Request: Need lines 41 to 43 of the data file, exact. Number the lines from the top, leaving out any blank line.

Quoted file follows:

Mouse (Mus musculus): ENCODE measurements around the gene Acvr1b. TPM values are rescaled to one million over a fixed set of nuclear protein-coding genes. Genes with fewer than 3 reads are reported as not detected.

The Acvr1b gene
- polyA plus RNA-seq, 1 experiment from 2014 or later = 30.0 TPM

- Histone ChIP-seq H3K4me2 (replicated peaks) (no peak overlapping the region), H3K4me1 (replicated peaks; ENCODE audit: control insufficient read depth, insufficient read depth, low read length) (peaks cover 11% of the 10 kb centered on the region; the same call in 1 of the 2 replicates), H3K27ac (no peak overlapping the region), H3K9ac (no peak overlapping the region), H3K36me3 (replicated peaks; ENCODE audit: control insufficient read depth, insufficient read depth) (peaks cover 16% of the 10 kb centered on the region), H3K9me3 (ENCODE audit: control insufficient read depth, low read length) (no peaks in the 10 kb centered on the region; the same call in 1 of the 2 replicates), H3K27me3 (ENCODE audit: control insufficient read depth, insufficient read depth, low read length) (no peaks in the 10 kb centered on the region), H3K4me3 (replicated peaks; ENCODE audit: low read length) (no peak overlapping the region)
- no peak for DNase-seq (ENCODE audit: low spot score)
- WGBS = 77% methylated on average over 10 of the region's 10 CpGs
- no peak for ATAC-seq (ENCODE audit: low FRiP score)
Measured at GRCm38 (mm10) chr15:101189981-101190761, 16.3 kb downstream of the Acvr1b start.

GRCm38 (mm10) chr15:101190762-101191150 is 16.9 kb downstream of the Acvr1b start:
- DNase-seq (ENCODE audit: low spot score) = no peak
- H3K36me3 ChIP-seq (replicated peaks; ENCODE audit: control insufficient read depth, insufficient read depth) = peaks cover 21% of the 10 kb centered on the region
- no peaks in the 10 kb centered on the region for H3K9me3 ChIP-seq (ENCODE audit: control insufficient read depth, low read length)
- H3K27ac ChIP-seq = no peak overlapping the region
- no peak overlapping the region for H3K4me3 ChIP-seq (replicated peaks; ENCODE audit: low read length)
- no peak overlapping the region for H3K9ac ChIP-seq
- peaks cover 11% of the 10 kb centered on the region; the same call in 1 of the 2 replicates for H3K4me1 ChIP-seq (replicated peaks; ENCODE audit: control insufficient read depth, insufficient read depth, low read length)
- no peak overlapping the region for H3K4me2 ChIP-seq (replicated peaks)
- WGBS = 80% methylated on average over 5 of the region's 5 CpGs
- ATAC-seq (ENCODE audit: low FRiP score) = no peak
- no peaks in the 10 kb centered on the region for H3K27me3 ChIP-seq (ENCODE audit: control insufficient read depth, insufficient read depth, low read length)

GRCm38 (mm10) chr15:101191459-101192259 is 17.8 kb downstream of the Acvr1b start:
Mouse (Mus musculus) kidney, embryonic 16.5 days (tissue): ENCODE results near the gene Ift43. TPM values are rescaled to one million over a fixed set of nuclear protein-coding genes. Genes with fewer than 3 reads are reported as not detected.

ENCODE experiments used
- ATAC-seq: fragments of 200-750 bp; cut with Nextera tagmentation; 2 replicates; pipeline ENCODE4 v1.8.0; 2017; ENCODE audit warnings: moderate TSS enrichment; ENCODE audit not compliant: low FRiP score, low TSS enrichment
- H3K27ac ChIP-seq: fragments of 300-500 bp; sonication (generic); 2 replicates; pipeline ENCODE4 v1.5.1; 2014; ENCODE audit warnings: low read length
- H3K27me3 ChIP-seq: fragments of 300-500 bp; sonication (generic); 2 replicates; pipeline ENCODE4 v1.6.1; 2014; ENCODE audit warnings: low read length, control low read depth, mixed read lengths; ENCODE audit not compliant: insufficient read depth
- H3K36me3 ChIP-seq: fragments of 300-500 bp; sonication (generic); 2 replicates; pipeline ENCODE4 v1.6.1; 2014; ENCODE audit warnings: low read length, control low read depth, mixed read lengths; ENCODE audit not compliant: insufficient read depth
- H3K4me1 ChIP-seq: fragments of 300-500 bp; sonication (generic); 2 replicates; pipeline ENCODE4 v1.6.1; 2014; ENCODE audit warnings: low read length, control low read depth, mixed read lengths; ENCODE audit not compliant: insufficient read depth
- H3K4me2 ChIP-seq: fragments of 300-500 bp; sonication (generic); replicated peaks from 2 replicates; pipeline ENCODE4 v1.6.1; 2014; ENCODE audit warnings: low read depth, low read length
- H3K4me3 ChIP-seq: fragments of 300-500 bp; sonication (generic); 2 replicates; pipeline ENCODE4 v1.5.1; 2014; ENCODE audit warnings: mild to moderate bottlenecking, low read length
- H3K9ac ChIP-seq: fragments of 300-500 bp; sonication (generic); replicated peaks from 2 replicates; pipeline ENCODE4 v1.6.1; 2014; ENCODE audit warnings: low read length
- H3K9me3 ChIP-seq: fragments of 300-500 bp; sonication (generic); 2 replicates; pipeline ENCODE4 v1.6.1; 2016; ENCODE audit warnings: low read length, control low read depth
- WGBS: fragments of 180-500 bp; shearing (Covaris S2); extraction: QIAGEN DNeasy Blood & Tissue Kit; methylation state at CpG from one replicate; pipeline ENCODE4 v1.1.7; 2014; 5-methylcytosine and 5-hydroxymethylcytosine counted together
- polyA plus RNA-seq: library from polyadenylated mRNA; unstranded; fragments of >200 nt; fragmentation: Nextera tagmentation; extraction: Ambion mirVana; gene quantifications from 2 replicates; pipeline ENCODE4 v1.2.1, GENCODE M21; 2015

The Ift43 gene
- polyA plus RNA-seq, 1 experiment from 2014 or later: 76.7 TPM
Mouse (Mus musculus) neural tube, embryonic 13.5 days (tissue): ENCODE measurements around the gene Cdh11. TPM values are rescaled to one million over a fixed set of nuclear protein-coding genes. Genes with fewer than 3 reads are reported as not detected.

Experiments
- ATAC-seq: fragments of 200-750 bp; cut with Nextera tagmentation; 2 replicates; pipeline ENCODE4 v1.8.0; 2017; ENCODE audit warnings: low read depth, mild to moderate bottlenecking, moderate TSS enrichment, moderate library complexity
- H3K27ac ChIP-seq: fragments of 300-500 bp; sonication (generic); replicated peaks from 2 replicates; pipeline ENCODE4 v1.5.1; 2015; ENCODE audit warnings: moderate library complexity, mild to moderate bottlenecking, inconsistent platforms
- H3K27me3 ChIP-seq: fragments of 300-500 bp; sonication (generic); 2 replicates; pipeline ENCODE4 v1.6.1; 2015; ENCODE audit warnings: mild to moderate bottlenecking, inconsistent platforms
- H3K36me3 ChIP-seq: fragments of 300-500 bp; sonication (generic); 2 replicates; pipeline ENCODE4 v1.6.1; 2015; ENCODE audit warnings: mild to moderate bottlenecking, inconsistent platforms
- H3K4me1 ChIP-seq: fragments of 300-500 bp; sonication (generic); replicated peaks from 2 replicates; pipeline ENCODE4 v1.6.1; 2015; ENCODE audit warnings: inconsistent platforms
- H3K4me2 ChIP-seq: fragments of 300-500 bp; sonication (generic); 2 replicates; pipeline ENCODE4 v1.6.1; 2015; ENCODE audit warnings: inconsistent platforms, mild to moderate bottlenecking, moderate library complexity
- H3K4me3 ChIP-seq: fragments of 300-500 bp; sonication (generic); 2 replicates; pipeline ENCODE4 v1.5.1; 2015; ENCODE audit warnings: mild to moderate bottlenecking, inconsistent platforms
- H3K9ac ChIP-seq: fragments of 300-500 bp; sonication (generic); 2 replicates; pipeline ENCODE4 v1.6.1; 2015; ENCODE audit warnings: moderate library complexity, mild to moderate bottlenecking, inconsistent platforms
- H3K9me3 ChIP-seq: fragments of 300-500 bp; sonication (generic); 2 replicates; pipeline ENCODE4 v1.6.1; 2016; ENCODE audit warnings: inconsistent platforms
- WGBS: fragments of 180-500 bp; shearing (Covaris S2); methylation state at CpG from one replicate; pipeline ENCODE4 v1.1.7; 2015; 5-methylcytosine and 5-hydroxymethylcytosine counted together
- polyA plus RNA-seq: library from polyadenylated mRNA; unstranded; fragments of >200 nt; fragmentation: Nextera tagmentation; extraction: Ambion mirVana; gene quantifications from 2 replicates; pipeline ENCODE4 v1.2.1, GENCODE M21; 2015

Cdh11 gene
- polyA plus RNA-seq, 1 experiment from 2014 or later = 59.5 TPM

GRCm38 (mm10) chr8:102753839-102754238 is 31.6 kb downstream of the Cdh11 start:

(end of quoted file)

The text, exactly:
- H3K27me3 ChIP-seq: fragments of 300-500 bp; sonication (generic); 2 replicates; pipeline ENCODE4 v1.6.1; 2015; ENCODE audit warnings: mild to moderate bottlenecking, inconsistent platforms
- H3K36me3 ChIP-seq: fragments of 300-500 bp; sonication (generic); 2 replicates; pipeline ENCODE4 v1.6.1; 2015; ENCODE audit warnings: mild to moderate bottlenecking, inconsistent platforms
- H3K4me1 ChIP-seq: fragments of 300-500 bp; sonication (generic); replicated peaks from 2 replicates; pipeline ENCODE4 v1.6.1; 2015; ENCODE audit warnings: inconsistent platforms